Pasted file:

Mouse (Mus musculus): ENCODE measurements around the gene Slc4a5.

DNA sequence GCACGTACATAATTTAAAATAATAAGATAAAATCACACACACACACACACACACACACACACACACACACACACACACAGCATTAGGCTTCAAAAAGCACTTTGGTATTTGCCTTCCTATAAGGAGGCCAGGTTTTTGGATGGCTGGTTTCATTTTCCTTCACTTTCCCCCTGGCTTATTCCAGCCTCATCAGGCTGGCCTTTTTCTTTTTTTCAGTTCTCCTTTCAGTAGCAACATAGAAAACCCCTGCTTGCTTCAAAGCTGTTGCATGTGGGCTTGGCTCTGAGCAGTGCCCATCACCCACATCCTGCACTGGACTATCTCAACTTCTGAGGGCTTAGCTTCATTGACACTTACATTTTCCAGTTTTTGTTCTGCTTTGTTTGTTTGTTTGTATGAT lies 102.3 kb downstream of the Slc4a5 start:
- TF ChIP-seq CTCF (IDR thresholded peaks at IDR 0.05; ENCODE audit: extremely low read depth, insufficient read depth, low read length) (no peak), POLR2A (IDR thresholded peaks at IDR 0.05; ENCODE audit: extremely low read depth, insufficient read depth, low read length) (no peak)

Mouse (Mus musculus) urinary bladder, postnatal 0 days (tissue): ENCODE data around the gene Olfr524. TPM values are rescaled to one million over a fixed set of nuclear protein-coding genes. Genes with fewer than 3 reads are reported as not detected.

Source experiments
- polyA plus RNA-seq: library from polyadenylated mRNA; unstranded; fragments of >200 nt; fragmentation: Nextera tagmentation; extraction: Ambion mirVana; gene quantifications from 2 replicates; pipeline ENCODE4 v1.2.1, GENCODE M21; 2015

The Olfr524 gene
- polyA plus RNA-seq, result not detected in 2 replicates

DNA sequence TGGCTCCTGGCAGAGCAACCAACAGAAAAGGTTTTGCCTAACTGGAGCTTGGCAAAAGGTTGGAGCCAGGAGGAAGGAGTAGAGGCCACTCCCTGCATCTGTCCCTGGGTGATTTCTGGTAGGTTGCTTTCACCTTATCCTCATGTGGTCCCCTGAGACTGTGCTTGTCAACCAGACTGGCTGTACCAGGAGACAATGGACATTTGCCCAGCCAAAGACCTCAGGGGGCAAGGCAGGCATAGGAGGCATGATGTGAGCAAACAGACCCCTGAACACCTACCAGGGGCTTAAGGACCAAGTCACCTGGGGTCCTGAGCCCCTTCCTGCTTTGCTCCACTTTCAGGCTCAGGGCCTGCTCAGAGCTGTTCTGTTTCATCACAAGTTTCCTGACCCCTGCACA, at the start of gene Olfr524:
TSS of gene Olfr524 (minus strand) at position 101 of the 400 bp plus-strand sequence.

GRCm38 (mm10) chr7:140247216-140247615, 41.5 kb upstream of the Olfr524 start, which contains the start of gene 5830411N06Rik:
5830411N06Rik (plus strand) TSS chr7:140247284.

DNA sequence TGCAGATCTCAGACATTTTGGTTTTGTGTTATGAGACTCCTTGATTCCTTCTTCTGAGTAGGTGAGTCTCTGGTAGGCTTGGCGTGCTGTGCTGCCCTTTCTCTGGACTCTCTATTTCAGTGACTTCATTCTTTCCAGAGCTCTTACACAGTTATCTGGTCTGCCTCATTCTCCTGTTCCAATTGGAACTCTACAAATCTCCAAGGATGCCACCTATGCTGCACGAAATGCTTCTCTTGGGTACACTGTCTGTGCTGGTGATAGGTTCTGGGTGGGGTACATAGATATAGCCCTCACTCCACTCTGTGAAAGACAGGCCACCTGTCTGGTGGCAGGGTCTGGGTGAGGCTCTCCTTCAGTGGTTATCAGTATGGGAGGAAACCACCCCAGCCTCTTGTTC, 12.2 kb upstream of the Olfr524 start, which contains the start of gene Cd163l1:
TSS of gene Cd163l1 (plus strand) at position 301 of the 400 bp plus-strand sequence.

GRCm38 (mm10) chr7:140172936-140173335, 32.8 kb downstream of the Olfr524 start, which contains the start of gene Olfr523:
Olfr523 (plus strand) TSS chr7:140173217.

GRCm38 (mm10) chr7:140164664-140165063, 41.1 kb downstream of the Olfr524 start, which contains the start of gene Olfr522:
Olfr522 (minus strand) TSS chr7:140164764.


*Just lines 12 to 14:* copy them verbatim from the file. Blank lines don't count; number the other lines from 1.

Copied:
5830411N06Rik (plus strand) TSS chr7:140247284.

DNA sequence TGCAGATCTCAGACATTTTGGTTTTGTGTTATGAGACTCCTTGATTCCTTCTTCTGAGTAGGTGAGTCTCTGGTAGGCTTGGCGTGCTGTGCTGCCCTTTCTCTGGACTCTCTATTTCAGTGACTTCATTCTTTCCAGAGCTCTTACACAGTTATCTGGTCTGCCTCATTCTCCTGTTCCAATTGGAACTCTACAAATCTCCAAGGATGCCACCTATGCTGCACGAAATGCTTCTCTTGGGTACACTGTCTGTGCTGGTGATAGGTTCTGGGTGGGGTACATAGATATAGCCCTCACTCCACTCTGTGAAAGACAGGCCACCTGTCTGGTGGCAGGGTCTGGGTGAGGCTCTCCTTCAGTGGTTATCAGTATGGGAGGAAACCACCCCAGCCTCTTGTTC, 12.2 kb upstream of the Olfr524 start, which contains the start of gene Cd163l1:
TSS of gene Cd163l1 (plus strand) at position 301 of the 400 bp plus-strand sequence.